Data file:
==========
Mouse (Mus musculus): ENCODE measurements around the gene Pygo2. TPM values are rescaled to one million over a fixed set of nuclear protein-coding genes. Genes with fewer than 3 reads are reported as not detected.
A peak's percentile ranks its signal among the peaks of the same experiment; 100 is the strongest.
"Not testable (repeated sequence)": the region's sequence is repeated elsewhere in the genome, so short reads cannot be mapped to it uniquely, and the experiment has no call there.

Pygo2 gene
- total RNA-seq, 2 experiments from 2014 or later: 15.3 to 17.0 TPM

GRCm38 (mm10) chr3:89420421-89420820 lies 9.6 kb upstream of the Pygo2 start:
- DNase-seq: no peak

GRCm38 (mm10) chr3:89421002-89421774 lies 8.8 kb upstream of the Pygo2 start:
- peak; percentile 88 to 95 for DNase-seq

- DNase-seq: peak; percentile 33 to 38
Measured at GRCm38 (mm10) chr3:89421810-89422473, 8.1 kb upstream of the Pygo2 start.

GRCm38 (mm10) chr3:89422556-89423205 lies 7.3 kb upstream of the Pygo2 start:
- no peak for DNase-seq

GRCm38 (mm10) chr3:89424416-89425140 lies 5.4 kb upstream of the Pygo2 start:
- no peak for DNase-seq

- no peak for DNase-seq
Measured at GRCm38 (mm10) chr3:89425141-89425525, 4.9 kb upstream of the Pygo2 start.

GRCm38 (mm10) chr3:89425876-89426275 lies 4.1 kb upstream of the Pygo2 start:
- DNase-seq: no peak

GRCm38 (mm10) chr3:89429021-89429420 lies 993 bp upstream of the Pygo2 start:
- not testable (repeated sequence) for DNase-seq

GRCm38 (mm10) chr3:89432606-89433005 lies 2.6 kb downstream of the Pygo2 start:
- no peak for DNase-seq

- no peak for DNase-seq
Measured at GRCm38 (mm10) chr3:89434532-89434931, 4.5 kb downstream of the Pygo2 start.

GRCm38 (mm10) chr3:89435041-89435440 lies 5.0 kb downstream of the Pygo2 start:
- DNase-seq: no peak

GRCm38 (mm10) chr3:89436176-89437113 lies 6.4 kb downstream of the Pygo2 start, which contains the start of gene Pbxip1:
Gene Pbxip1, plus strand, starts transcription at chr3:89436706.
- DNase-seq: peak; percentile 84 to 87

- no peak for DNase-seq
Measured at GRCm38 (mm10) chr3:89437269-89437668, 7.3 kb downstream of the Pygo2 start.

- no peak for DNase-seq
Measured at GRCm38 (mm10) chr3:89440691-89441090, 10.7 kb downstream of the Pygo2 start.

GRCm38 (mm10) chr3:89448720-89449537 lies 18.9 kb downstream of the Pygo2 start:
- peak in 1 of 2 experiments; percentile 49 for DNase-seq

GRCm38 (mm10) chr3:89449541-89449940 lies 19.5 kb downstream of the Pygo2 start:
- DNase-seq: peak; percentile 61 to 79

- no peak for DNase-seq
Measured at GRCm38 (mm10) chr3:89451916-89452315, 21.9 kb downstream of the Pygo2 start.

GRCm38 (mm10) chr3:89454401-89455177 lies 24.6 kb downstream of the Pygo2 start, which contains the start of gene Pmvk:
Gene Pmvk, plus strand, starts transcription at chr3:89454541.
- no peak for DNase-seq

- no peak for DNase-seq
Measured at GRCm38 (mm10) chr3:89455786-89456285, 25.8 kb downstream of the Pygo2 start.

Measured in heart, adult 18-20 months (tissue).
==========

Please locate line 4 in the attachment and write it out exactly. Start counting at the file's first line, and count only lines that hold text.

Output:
Pygo2 gene